The largest of the four courtyards at 131 feet by 271 feet, Branford Court, or “The Great Court”, is called the most beautiful college courtyard in America, a statement attributed to the late poet Robert Frost. The Branford Courtyard used to hold Class Day, before the growing number of undergraduates forced the ceremony to move across High Street to the Old Campus.
Interestingly, it was once a Branford tradition for students to adhere strictly to referring to their courtyards by their proper names, as noted in “An Introduction to Branford College” published in 1957. Today, it is more common to hear Linonia Court called “the first courtyard”, Calliope “the second”, and Brothers in Unity “the third”. Many Branford students aren’t even aware of the names which their courtyards bear.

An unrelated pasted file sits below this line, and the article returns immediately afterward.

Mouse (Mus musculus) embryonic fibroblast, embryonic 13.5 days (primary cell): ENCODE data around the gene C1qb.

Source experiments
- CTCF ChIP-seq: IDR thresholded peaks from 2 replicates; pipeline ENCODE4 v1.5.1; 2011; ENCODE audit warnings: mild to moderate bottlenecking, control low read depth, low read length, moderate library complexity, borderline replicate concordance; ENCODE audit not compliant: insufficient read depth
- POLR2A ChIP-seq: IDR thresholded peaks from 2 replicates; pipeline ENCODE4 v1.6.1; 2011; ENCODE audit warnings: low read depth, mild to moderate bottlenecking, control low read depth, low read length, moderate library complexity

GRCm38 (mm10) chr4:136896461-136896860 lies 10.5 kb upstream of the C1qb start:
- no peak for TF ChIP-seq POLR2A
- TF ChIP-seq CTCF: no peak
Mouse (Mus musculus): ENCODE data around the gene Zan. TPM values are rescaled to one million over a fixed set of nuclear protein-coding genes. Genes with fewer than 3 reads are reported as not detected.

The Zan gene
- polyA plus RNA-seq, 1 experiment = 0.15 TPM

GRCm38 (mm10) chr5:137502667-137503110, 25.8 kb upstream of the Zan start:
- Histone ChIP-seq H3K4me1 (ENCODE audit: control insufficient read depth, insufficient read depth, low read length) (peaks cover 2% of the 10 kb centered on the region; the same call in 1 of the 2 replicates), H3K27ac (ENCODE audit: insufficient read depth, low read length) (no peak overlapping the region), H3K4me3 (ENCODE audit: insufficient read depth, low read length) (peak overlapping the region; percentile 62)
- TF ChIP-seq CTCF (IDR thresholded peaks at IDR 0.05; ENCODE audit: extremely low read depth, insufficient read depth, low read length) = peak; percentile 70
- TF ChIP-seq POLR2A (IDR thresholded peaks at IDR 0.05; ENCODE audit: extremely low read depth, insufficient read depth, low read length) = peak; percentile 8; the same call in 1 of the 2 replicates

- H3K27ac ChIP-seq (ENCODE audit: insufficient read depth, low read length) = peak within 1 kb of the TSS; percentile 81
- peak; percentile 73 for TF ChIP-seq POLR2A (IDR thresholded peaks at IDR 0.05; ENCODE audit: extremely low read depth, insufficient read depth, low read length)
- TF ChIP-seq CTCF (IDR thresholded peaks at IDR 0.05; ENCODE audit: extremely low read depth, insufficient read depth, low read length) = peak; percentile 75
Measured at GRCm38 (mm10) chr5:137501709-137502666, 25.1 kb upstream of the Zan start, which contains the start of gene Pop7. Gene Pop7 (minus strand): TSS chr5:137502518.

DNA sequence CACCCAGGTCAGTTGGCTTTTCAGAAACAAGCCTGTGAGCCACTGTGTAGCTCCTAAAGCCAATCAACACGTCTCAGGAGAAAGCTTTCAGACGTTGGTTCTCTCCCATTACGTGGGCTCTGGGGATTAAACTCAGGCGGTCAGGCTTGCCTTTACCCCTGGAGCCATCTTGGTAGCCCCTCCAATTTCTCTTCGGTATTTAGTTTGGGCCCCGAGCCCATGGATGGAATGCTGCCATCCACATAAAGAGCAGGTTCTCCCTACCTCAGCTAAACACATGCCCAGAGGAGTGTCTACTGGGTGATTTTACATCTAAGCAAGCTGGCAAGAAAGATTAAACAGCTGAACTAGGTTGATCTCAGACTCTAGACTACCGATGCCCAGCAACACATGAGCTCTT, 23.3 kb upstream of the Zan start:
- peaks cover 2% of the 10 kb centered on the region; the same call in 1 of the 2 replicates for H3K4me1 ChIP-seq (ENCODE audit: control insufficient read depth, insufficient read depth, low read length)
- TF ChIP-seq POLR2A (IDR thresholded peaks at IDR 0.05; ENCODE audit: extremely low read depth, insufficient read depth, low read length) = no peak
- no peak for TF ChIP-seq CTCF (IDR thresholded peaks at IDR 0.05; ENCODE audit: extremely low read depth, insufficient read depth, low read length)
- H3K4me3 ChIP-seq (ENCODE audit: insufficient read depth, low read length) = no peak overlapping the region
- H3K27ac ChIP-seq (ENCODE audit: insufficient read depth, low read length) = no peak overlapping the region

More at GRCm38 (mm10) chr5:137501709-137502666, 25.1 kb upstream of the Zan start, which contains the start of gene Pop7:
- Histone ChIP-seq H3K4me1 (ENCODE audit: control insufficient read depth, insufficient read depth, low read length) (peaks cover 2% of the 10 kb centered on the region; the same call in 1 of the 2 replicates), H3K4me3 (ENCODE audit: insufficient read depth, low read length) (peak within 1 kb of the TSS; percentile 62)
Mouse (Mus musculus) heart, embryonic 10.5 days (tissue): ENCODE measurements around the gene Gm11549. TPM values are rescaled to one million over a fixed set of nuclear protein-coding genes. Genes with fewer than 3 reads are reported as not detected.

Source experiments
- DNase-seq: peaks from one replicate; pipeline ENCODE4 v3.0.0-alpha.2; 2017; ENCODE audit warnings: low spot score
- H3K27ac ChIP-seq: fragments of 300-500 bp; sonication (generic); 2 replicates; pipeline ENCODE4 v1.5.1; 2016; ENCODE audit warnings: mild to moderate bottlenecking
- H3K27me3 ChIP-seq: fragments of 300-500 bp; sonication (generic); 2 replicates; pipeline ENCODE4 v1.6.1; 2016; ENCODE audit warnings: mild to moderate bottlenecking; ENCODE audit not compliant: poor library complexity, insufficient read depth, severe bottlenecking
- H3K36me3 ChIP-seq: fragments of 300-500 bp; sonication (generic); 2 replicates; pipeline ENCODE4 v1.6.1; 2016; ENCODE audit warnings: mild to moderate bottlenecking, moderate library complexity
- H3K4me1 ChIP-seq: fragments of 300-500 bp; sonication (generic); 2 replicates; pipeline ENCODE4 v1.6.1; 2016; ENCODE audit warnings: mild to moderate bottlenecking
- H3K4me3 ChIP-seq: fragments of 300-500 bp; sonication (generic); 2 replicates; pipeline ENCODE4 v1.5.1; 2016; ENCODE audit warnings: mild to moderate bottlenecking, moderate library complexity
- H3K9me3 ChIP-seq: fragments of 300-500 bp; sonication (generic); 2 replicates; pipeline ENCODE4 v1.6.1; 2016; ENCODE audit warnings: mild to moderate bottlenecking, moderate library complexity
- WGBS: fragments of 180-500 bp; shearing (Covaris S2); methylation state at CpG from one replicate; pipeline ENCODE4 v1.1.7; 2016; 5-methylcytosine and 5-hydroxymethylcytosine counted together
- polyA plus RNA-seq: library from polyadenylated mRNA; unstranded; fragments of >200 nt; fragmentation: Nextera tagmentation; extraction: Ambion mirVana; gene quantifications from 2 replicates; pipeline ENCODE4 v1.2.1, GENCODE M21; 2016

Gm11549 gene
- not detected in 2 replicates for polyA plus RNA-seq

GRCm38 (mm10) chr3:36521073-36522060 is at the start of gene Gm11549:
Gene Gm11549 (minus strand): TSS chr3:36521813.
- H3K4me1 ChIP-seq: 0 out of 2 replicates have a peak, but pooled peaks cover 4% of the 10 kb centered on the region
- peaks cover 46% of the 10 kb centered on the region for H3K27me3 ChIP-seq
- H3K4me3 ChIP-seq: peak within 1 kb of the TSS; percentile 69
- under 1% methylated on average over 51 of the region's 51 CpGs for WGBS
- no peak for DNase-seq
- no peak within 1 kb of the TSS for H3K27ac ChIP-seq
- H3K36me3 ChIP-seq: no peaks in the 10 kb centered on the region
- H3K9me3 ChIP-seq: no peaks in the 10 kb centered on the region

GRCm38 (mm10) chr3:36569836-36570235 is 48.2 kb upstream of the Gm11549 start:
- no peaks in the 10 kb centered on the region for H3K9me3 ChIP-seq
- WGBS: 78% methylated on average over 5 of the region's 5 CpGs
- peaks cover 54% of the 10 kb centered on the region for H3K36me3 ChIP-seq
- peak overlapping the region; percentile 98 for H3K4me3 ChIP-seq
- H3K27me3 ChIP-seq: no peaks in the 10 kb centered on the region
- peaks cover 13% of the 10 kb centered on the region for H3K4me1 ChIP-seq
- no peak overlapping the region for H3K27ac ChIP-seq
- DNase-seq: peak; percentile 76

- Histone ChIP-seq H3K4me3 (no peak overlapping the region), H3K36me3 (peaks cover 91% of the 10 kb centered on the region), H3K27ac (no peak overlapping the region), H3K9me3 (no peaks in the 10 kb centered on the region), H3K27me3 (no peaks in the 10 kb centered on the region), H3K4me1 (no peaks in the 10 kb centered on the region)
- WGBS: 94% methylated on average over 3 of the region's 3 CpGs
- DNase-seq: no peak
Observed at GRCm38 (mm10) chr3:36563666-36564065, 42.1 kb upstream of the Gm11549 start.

The entryways of the college are named in honor of distinguished Yale graduates. To bring Branford into line with the other colleges, each entryway has been provided with a letter, and that is the order in which they are listed below. Names are followed by their year of graduation.
|A||Samuel Seabury 1748|
|B||Benjamin Silliman 1796|
|C||David Bushnell 1775 and Horace Bushnell 1827|
|D||John Caldwell Calhoun 1804|
|E||James Fenimore Cooper 1806|
|F||Manasseh Cutler 1765|
|G||Jonathan Dickinson 1706|
|H||Timothy Dwight 1769 and Timothy Dwight 1849|
|I||James Dwight Dana 1833|
|J||Jonathan Edwards 1720|
|K||William M. Evarts 1837|
|L||Josiah Willard Gibbs 1858|
|M||Daniel Coyt Gilman 1852|
|N||Thomas Hopkins Gallaudet 1805|
|O||Nathan Hale 1773|
|P||David Humphreys 1771|